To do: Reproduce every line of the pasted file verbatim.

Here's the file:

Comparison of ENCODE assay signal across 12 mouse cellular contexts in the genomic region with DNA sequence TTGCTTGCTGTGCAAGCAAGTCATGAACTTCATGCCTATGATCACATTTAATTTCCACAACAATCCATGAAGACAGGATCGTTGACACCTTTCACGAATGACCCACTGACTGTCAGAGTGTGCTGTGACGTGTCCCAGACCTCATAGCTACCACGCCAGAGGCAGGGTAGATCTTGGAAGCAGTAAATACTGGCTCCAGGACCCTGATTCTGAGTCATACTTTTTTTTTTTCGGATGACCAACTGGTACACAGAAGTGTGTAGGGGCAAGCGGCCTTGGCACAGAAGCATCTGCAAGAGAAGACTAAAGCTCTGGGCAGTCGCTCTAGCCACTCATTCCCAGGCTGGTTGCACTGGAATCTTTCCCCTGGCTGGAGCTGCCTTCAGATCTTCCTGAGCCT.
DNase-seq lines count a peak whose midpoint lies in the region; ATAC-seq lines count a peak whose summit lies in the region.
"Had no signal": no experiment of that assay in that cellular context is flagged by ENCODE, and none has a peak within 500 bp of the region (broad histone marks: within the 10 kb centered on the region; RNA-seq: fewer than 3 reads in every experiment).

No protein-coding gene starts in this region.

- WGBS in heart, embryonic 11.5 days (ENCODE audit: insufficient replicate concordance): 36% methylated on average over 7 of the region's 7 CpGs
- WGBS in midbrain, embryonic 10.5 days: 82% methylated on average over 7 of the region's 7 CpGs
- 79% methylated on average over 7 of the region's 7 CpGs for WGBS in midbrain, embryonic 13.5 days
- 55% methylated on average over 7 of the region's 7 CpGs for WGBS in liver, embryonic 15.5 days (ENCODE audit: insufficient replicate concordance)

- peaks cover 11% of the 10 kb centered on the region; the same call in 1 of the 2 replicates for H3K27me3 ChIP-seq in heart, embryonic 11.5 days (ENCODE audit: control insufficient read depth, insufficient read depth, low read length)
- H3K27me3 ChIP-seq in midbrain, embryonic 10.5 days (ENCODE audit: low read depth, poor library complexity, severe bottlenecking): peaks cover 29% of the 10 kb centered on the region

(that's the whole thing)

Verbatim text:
Comparison of ENCODE assay signal across 12 mouse cellular contexts in the genomic region with DNA sequence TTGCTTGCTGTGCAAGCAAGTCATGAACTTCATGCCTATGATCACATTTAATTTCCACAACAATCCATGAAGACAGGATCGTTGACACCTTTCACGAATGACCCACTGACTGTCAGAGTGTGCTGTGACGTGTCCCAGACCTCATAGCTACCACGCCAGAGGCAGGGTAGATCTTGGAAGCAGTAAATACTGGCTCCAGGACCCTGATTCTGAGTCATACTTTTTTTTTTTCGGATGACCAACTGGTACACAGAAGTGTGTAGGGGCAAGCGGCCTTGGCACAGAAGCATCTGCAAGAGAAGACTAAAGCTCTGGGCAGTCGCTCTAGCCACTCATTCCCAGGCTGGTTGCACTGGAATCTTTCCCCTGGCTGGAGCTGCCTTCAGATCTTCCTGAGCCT.
DNase-seq lines count a peak whose midpoint lies in the region; ATAC-seq lines count a peak whose summit lies in the region.
"Had no signal": no experiment of that assay in that cellular context is flagged by ENCODE, and none has a peak within 500 bp of the region (broad histone marks: within the 10 kb centered on the region; RNA-seq: fewer than 3 reads in every experiment).

No protein-coding gene starts in this region.

- WGBS in heart, embryonic 11.5 days (ENCODE audit: insufficient replicate concordance): 36% methylated on average over 7 of the region's 7 CpGs
- WGBS in midbrain, embryonic 10.5 days: 82% methylated on average over 7 of the region's 7 CpGs
- 79% methylated on average over 7 of the region's 7 CpGs for WGBS in midbrain, embryonic 13.5 days
- 55% methylated on average over 7 of the region's 7 CpGs for WGBS in liver, embryonic 15.5 days (ENCODE audit: insufficient replicate concordance)

- peaks cover 11% of the 10 kb centered on the region; the same call in 1 of the 2 replicates for H3K27me3 ChIP-seq in heart, embryonic 11.5 days (ENCODE audit: control insufficient read depth, insufficient read depth, low read length)
- H3K27me3 ChIP-seq in midbrain, embryonic 10.5 days (ENCODE audit: low read depth, poor library complexity, severe bottlenecking): peaks cover 29% of the 10 kb centered on the region